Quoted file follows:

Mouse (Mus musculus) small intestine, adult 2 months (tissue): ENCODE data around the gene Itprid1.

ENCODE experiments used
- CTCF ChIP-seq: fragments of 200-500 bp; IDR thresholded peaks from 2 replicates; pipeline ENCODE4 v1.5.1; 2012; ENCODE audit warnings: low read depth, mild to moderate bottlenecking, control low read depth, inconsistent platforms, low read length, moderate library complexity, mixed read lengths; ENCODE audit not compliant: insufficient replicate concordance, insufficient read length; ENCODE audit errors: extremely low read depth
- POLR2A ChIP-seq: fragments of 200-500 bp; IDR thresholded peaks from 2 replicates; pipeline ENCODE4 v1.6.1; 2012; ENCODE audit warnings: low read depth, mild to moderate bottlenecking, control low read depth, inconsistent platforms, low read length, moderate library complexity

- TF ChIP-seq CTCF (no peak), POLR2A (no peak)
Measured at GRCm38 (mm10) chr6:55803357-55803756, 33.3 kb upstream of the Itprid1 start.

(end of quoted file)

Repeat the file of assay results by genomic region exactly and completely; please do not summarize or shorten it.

Mouse (Mus musculus) small intestine, adult 2 months (tissue): ENCODE data around the gene Itprid1.

ENCODE experiments used
- CTCF ChIP-seq: fragments of 200-500 bp; IDR thresholded peaks from 2 replicates; pipeline ENCODE4 v1.5.1; 2012; ENCODE audit warnings: low read depth, mild to moderate bottlenecking, control low read depth, inconsistent platforms, low read length, moderate library complexity, mixed read lengths; ENCODE audit not compliant: insufficient replicate concordance, insufficient read length; ENCODE audit errors: extremely low read depth
- POLR2A ChIP-seq: fragments of 200-500 bp; IDR thresholded peaks from 2 replicates; pipeline ENCODE4 v1.6.1; 2012; ENCODE audit warnings: low read depth, mild to moderate bottlenecking, control low read depth, inconsistent platforms, low read length, moderate library complexity

- TF ChIP-seq CTCF (no peak), POLR2A (no peak)
Measured at GRCm38 (mm10) chr6:55803357-55803756, 33.3 kb upstream of the Itprid1 start.